Opponents of President Nicolas Maduro flooded Venezuela's capital on Thursday in one of the biggest mass protests against socialist rule for more than a decade. Dressed in white and chanting “this government will fall,” hundreds of thousands rallied across Caracas to demand a recall referendum against Maduro and decry a deep economic crisis in the oil rich country.
The opposition Democratic Unity coalition estimated at least 1 million people took part after protesters streamed into Caracas from the Amazon jungle to the western Andes. In the evening a massive deafening pot and pans banging confirmed the success of the protest
The government, which mounted its own, smaller counter-protest, did not give numbers for the turnout.
The opposition hoped its protests would prove they are the majority and heap pressure on Maduro and the national election board to allow a plebiscite on his rule, as allowed by the constitution half-way through a presidential term.
But with the election board dragging its feet over the process and the government swearing the referendum will not happen this year, the opposition has no way to force it no matter how many people it brings onto the streets.
The timing is all-important because if a plebiscite were held in 2017 and Maduro lost, his handpicked vice president would take over for the ruling Socialist Party, rather than triggering a new presidential election.
In power since Hugo Chavez's presidency from 1999, the populists have hit a low ebb as falling oil prices and a failing state-led economy have left the country in turmoil.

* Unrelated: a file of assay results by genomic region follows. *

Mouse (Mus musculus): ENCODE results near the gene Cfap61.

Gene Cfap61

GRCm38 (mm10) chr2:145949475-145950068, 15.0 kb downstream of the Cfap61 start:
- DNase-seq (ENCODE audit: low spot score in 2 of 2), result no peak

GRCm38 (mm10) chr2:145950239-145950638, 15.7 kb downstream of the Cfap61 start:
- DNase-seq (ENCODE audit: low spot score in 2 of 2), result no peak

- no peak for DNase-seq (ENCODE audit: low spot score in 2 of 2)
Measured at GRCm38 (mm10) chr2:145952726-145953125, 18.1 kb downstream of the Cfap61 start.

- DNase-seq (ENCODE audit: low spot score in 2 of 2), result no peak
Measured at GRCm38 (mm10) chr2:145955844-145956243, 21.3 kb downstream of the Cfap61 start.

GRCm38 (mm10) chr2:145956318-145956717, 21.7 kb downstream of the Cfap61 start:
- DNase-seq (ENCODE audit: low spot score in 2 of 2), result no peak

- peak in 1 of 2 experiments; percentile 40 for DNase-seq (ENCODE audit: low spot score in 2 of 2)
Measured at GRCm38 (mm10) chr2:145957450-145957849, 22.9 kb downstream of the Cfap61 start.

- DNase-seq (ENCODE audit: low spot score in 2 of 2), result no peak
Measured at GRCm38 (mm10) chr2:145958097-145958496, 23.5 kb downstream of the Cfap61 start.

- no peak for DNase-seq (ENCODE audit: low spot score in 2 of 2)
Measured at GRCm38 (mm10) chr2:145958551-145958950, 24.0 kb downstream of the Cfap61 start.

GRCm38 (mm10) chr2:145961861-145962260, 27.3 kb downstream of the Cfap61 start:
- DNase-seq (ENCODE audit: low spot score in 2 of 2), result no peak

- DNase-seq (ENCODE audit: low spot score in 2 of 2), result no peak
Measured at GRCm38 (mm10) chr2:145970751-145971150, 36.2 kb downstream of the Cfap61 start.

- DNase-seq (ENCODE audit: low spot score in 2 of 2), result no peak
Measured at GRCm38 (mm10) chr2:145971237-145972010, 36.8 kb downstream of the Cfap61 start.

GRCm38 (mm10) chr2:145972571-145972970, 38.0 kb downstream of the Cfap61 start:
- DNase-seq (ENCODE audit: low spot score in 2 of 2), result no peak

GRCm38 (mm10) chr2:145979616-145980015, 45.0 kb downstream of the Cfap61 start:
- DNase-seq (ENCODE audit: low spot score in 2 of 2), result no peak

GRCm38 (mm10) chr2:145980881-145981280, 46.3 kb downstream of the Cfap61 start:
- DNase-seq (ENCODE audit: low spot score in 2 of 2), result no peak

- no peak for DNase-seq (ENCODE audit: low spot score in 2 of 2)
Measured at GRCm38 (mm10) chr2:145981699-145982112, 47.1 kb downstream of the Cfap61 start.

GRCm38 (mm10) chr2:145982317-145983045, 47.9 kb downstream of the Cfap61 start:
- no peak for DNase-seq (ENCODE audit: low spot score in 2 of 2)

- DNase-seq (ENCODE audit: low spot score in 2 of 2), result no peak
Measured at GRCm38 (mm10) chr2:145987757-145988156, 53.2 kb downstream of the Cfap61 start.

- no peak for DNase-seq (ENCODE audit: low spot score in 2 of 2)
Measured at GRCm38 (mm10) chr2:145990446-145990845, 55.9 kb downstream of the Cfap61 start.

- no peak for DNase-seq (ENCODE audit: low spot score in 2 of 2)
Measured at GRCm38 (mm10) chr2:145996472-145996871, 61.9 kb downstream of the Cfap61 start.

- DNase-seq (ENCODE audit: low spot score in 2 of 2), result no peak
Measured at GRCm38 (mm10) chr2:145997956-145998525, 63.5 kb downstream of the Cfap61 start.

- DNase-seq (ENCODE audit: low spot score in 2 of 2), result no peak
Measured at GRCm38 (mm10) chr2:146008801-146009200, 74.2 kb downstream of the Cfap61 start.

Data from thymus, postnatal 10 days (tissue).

Triple-digit inflation, a third year of recession, shortages of basics, and long lines at shops have exasperated many of Venezuela's 30 million people. The frustration led to a resounding opposition win in a December legislative vote.
Maduro, 53, denounced what the opposition had billed as the Takeover of Caracas as a front for coup plans, akin to a short-lived 2002 putsch against his mentor Chavez, who died of cancer three years ago.
Maduro has failed to replicate his charismatic predecessor's popular appeal, and his ratings in opinion polls have halved to just over 20%.
We have stopped the coup today, the violent, fascist ambush, Maduro told supporters, saying detentions of activists in recent days had prevented violence. At least a dozen opposition campaigners were still in custody on Thursday, according to rights groups and the opposition.
Extra police and troops were positioned around Caracas, and there were roadblocks on most major routes into the capital from the provinces, with buses being blocked and traffic crawling.
Fearing violence, especially given 43 deaths around anti-Maduro protests in 2014, many businesses in the capital had stayed closed. Dozens of indigenous people marched hundreds of miles from their home state of Amazonas.
Swearing loyalty to Chavez's legacy and calling opposition leaders a wealthy elite intent on controlling Venezuela's oil, thousands of red-shirted government supporters also gathered for counter-rallies.
Maduro joined his supporters in the afternoon, singing on stage and pumping his fist in the air.
The opposition announced a timetable for further rallies in coming weeks.